A U.S. brokerage firm has been sanctioned for failing to uncover that one of its registered reps was allegedly involved in a pump-and-dump scheme targeting retail investors.
The U.S. Securities and Exchange Commission (SEC) announced a settlement with California-based Wedbush Securities Inc. that will see the firm pay a US$250,000 penalty and agree to be censured over its alleged failure to supervise a former rep, Timary Delorme.
Last March, Delorme settled allegations that she violated securities laws based on her involvement with a penny stock market manipulation scheme between 2008 and 2014. The scheme was operated by Izak Zirk Engelbrecht, who is currently serving 151 months in prison after pleading guilty to two counts of securities fraud, one count of conspiracy to commit securities fraud and four counts of wire fraud.
“As part of Engelbrecht’s scheme, Delorme bought certain stocks in her customers’ accounts, or encouraged her customers to buy the stocks, in exchange for undisclosed compensation in the form of shares and cash,” the SEC said in its order settling the case with the firm. “In addition, Delorme engaged in manipulative trading designed to create a false appearance of volume and increase or stabilize the price of securities.”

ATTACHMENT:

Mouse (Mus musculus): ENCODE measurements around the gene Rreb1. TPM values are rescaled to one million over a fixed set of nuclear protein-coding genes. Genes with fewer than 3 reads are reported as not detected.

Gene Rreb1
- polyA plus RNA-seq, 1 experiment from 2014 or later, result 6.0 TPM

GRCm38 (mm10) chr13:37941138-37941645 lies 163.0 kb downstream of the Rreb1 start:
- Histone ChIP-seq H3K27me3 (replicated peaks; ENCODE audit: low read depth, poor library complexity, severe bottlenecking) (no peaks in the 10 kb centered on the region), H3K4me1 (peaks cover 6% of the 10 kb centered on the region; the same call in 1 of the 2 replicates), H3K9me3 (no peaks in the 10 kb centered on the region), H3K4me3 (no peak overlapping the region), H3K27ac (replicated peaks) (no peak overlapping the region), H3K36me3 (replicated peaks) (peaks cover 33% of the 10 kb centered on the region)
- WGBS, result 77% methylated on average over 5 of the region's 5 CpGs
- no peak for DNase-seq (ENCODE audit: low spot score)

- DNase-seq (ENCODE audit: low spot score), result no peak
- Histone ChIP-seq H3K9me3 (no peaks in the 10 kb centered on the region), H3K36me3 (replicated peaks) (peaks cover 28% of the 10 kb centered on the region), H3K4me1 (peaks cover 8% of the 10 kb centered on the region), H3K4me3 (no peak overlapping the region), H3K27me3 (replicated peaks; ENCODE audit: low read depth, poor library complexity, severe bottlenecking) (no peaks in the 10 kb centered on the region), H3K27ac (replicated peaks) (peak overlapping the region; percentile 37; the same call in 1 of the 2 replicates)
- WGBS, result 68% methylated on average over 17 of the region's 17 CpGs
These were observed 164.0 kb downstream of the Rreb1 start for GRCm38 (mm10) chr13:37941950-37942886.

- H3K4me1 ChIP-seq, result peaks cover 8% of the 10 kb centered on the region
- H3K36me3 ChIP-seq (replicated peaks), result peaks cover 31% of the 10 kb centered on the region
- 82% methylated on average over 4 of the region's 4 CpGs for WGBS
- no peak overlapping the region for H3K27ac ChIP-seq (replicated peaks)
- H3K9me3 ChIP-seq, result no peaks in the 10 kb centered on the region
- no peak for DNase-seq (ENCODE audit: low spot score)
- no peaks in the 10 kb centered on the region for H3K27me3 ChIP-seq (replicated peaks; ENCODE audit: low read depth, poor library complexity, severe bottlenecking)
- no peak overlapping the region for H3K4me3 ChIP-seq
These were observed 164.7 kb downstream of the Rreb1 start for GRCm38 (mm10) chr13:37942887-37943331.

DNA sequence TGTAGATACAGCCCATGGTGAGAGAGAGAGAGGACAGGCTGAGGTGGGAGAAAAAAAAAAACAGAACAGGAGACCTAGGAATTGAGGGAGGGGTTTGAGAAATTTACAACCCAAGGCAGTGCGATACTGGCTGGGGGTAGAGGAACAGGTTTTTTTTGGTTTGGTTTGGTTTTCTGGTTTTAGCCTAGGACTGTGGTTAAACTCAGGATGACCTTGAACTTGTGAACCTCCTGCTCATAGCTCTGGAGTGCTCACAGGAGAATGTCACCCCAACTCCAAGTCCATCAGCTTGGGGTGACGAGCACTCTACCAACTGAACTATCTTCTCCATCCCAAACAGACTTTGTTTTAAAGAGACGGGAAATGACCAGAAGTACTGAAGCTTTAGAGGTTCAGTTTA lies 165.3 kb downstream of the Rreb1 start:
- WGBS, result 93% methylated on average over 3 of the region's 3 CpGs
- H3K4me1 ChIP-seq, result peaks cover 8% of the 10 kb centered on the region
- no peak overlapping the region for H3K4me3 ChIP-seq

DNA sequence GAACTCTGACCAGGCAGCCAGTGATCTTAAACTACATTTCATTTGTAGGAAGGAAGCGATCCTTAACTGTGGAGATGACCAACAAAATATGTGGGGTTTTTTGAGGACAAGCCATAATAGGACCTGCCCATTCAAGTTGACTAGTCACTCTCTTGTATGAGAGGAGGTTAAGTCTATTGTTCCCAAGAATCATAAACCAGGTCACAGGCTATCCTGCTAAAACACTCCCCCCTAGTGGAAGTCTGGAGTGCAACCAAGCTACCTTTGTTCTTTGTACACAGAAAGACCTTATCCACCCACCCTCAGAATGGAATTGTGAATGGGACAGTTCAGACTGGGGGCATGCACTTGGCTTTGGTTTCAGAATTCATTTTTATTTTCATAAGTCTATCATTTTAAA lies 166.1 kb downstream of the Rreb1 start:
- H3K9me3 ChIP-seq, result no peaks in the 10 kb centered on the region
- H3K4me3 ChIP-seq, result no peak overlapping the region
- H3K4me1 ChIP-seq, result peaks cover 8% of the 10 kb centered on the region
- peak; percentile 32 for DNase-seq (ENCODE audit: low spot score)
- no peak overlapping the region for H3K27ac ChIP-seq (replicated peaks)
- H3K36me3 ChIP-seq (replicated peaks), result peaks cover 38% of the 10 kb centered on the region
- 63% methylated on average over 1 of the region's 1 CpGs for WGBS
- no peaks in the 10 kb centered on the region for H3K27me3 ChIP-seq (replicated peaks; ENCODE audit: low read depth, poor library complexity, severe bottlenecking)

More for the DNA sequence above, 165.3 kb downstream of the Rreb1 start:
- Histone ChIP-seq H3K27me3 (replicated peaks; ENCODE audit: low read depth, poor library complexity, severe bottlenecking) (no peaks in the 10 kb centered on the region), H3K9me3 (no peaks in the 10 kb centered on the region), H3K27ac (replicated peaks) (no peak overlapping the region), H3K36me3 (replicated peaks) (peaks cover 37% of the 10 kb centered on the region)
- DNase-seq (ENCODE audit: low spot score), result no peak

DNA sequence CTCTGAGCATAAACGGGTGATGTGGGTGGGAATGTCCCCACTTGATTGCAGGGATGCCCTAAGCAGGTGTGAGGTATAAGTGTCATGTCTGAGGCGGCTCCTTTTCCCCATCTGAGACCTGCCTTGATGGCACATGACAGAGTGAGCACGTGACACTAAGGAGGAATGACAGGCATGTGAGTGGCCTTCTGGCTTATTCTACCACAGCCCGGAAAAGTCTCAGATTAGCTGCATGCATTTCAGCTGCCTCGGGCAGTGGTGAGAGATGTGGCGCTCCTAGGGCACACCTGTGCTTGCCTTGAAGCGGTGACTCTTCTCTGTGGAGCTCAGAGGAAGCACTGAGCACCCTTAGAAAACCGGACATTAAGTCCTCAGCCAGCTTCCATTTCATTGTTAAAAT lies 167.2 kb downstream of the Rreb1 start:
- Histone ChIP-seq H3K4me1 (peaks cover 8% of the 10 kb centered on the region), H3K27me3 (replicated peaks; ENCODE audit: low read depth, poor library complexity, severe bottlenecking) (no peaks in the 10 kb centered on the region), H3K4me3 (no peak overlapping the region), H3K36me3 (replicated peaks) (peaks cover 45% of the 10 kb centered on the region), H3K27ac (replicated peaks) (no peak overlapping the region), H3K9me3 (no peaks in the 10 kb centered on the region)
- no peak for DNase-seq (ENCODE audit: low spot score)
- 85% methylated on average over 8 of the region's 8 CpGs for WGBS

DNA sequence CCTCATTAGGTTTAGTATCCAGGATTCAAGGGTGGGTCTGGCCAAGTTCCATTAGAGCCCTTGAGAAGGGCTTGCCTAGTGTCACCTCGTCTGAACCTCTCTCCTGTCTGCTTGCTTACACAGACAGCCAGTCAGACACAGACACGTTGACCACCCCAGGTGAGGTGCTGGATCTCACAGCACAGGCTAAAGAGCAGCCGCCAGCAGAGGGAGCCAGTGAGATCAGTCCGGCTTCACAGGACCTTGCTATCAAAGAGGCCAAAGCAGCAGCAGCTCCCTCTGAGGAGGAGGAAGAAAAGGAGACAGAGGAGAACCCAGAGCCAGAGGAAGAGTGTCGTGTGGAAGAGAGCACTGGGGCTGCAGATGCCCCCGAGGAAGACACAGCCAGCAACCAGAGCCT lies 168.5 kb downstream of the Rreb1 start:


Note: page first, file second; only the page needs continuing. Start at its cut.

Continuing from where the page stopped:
According to the SEC’s order, the firm “ignored numerous red flags” and “conducted two flawed and insufficient investigations” into Delorme’s conduct.
“Wedbush abandoned important responsibilities to its customers by looking the other way in the face of mounting evidence of manipulative conduct,” said Marc Berger, director of the SEC’s New York office. “After we filed our claim, Wedbush made significant changes aimed at reforming its practices to detect and report misconduct within its ranks.”
The SEC noted that the firm has now made changes to its senior leadership, revised its policies and procedures, improved its electronic surveillance capabilities and allocated additional resources to its internal and audit controls groups.